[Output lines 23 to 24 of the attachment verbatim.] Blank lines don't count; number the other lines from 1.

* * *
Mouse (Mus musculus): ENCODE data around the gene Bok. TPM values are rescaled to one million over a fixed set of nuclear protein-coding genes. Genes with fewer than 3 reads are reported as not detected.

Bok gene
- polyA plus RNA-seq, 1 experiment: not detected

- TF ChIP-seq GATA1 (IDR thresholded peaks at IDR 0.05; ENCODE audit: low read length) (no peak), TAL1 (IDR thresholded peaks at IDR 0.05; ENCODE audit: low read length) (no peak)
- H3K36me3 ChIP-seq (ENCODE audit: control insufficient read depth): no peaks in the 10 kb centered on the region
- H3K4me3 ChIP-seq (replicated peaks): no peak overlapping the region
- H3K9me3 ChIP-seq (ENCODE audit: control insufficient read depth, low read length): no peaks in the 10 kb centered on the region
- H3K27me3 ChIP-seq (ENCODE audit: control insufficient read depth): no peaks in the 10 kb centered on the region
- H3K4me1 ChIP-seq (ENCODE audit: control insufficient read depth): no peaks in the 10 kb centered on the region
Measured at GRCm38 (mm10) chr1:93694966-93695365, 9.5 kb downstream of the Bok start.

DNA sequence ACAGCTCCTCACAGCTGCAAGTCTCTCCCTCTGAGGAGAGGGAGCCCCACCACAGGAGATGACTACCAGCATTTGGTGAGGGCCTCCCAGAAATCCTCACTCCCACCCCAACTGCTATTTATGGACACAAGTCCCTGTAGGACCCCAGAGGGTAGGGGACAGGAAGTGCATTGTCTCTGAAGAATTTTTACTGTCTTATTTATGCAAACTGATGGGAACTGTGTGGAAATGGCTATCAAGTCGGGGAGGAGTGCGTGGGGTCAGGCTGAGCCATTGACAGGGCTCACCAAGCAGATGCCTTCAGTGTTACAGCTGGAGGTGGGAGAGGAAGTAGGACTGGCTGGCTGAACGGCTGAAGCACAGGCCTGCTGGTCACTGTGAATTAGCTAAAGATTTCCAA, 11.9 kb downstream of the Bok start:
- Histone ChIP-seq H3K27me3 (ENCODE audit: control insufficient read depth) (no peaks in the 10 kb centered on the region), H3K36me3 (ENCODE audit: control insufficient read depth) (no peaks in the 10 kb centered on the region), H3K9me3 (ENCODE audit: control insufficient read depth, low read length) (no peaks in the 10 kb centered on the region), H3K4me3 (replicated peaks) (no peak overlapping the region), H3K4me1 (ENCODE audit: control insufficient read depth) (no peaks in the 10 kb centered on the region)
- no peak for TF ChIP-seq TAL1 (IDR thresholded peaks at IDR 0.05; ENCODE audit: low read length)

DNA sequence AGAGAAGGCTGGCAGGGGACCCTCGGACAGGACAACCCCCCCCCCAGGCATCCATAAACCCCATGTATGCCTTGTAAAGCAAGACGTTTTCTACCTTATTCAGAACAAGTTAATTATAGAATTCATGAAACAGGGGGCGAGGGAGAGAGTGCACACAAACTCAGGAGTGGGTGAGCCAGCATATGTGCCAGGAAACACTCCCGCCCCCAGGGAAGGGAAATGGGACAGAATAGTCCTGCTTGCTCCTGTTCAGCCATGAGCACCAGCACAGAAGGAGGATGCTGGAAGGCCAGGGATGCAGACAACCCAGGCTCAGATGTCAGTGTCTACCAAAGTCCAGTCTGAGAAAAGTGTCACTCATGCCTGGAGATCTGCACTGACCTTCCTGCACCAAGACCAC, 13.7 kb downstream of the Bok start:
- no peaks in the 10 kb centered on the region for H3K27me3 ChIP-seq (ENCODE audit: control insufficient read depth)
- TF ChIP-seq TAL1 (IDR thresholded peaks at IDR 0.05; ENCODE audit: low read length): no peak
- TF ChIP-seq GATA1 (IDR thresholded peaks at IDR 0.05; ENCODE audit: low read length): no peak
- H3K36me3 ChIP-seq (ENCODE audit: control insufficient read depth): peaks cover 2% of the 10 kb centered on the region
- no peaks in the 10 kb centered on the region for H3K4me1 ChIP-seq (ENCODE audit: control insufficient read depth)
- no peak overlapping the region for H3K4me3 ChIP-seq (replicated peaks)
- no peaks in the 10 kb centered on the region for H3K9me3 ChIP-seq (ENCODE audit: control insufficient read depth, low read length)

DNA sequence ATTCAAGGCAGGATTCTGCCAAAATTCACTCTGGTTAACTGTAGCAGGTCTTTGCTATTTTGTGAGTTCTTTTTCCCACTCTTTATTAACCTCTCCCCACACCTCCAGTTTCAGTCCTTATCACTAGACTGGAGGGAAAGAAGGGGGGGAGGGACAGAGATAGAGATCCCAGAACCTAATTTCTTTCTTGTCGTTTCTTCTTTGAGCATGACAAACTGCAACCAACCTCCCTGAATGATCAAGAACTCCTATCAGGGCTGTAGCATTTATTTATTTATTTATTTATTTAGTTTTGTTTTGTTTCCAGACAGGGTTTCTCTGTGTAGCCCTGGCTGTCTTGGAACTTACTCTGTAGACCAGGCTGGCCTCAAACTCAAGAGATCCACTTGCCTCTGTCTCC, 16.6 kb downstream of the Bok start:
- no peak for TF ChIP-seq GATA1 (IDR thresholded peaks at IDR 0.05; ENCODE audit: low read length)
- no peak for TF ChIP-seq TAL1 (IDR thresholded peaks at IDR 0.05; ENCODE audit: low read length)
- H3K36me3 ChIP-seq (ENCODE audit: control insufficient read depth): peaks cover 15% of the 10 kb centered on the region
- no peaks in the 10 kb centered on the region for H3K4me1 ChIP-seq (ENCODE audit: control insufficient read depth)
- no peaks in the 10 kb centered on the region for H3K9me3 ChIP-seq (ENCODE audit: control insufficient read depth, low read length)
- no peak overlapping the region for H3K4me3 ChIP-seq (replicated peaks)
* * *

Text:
- no peak for TF ChIP-seq GATA1 (IDR thresholded peaks at IDR 0.05; ENCODE audit: low read length)
- no peak for TF ChIP-seq TAL1 (IDR thresholded peaks at IDR 0.05; ENCODE audit: low read length)